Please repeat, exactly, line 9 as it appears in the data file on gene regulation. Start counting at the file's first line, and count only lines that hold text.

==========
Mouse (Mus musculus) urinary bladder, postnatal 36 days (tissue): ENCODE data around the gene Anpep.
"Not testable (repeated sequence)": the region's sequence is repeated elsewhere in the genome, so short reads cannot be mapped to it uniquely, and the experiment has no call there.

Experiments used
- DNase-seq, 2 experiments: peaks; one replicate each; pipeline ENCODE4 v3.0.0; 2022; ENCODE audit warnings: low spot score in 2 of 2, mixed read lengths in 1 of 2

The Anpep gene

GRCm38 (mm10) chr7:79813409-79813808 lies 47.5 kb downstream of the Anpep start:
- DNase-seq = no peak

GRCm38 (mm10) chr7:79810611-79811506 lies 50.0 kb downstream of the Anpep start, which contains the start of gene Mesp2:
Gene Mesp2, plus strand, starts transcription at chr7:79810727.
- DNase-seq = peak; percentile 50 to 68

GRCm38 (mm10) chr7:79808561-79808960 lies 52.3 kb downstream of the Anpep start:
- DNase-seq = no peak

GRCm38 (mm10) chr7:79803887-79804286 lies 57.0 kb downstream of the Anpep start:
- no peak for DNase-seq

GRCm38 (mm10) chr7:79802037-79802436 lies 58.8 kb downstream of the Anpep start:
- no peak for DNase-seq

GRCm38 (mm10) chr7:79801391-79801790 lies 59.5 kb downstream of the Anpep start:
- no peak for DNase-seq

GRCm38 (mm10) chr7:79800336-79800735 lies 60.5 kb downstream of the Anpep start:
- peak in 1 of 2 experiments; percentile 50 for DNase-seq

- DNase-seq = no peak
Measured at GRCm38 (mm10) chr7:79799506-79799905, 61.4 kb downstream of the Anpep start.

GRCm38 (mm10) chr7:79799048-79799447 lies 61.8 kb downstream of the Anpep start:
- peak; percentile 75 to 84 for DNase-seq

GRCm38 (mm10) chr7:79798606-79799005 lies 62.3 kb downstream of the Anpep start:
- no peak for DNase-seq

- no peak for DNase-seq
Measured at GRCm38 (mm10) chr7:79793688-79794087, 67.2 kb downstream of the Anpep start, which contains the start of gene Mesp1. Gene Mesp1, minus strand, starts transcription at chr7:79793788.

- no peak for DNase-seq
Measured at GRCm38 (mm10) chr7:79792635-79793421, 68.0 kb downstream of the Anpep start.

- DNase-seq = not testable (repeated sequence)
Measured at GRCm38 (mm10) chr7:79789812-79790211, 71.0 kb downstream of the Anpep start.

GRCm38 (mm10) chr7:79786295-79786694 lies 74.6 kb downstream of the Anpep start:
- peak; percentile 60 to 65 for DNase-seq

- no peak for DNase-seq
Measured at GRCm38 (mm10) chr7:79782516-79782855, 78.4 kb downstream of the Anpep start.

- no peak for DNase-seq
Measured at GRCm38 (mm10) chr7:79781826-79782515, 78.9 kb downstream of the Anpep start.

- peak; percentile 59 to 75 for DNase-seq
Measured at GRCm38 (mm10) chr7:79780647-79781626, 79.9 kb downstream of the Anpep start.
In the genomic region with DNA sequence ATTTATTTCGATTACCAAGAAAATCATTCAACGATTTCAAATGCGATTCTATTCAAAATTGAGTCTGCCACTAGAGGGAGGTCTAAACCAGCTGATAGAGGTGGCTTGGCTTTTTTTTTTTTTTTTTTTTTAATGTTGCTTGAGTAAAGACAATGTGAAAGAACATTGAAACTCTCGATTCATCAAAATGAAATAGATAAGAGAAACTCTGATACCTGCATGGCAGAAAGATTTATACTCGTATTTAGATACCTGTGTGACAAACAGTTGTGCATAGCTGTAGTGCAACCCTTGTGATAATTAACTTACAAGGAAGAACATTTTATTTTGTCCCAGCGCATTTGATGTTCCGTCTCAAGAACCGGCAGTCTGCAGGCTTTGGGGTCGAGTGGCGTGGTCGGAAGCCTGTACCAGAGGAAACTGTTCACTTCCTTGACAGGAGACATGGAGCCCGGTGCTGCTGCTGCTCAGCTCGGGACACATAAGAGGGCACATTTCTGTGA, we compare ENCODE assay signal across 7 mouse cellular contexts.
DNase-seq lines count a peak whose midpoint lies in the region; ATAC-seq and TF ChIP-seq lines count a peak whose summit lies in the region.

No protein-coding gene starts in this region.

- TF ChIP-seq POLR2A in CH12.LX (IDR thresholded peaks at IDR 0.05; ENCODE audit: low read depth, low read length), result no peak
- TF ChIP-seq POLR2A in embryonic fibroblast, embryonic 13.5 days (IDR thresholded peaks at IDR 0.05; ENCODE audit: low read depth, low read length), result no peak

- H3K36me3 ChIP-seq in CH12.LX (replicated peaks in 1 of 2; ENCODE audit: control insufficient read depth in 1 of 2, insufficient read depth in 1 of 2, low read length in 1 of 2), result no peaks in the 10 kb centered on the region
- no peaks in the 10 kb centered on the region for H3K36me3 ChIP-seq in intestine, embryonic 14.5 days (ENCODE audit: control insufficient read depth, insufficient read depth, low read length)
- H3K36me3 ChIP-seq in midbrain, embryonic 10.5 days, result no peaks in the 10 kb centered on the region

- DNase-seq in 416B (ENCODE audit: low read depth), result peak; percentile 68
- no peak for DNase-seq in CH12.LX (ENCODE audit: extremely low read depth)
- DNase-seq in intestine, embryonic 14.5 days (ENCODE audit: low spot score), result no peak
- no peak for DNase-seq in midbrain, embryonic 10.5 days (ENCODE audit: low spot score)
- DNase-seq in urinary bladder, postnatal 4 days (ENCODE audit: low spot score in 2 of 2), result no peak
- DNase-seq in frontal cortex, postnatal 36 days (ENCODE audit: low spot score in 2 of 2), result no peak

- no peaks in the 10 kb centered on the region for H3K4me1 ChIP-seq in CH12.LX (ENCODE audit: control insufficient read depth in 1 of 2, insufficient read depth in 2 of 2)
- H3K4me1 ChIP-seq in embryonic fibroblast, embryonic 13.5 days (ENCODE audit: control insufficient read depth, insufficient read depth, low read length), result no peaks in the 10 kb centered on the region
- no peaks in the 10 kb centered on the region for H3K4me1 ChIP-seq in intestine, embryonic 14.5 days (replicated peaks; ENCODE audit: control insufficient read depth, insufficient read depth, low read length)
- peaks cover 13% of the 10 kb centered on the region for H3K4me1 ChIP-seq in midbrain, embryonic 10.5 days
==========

Gene Mesp2, plus strand, starts transcription at chr7:79810727.